Japanese students are easily overworked because they do more than just attend 50 to 60 more days of school each year than their American counterparts. Participation in after-school activities is virtually required—it’s an unwritten rule in a society that stresses cooperation and working together over individual achievements—and students who refuse to participate in at least one club are considered to be unsocial and are jokingly referred to as the “Go-Home Club.” Luckily, many of these clubs can be fun, such as sports and hobby clubs, but there are a number of clubs for those who particularly like certain school subjects. Japanese students are therefore not usually done with school until 5 or 6 p.m.
However, the commitment to education doesn’t end there. Besides after-school activities, most Japanese students attend what’s called gakushuu juku or “cram schools” for several hours each evening or their parents pay private tutors (usually college students at the more prestigious schools) to work with their children one-on-one. Cram schools, optional schools for which parents must pay a small tuition, are nonetheless so common in Japan that most students attend at some point or another. Private tutoring and cram schools focus on one thing: getting students to pass exams to get into middle schools, high schools, and college—particularly high schools.
In the US, students headed for college may be used to taking a national standardized test such as the ACT or the SAT. If the college is particularly selective, there may be another test from the institution. However, taking tests to get into middle or high school is virtually unheard of, unless it’s a private school, and even then, not all private schools have such a requirement.
However, Japanese students must take tests to see if they can get into the school of their choice, even public schools. Each school offers its own tests and some schools are famous for being particularly hard to get into, but those schools are attractive to high-achieving students and parents alike, as acceptance into the best middle and high schools increases a student’s chances of getting accepted into the best colleges. The entire school year before taking a test, most Japanese students will concentrate on studying what may be on the exams during the school day and during cram school at night. Then they’ll study for a few more hours each day during their free time. Many Japanese parents even prefer that their children stay up late studying than go to bed early to get enough sleep. It’s easy to see how Japanese students on the whole become more overwhelmed and overworked than most of their American counterparts!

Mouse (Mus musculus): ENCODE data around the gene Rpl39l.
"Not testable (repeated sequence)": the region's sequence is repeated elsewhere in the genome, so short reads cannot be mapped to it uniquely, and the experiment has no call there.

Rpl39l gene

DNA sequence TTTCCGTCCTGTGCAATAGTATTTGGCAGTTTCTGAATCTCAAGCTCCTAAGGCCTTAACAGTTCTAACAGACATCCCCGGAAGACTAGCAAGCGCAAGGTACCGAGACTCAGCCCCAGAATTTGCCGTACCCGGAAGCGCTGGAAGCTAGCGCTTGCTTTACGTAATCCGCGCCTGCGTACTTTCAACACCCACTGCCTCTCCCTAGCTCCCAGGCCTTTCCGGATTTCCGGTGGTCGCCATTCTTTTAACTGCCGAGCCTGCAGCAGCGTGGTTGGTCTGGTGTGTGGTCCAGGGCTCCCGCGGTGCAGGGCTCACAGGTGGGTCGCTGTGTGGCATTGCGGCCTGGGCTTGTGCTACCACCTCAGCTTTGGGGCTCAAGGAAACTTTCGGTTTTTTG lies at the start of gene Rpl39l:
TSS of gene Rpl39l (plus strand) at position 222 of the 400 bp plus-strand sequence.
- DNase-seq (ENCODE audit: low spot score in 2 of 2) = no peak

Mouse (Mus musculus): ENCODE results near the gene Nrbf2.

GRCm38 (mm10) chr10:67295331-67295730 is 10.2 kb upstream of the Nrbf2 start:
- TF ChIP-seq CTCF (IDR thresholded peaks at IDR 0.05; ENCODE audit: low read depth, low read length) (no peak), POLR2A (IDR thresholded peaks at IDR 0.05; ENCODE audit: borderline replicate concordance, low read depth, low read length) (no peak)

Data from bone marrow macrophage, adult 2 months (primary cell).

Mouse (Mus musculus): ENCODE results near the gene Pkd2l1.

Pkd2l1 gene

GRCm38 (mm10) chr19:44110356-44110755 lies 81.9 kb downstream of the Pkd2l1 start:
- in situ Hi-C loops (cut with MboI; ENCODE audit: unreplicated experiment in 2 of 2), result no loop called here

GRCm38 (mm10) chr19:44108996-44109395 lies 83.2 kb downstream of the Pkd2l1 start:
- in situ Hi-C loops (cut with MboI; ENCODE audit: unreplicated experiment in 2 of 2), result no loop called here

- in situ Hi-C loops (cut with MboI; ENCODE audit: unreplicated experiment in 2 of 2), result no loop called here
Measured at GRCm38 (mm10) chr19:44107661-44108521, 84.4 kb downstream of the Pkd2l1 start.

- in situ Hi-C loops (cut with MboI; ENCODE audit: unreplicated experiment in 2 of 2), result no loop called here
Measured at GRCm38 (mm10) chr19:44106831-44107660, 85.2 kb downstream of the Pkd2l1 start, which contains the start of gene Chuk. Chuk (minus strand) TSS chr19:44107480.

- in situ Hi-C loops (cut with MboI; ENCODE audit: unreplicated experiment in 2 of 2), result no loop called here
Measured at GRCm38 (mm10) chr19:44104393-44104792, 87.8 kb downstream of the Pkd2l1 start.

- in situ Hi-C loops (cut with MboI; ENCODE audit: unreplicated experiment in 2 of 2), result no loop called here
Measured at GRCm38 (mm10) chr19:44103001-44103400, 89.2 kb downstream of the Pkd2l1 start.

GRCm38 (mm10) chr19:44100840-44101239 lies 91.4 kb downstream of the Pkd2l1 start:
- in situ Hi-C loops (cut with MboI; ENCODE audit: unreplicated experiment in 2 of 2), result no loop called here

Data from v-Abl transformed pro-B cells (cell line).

To add to the pressure, there are generally no make-up days for the exams. If you’re sick or otherwise late or miss the exam for a school you want to apply to, you’re out of luck. With college, you can wait a year and apply the next year, becoming what’s called a rounin and studying non-stop (perhaps while working a part-time job) for yet another year for the exam. However, with high school, you’ll just have to apply to other schools and miss out on your top choices. This kind of pressure actually makes some kids sick on the day of the exams, but they go anyway.
As a whole, high school entrance exams generally have the reputation of being the turning point of a student’s career, although college exams are nearly as important. (Although most students do go to college, fewer move onto college than to high school, and the exams can be easier for students if they already know what kind of career or field of study they’d like to go into.) However, even if they’re much easier and less stressful, there are even exams for many middle schools and some elementary schools—even some kindergartens! A number of overachieving Japanese parents want their children to start at a very young age on a path to the best high schools, colleges, and careers in the country, which can lead to a lot of pressure on their kids.
Can you imagine having to study for a year for important exams to get into even public schools? Do you think that one-time exams are a good indication of a student’s skills? Do you think it’s fair to look down upon students who choose not to join an after-school club?
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Tags: classrooms, education, japan, japanese culture, japanese customs, japanese schools, japanese students, student life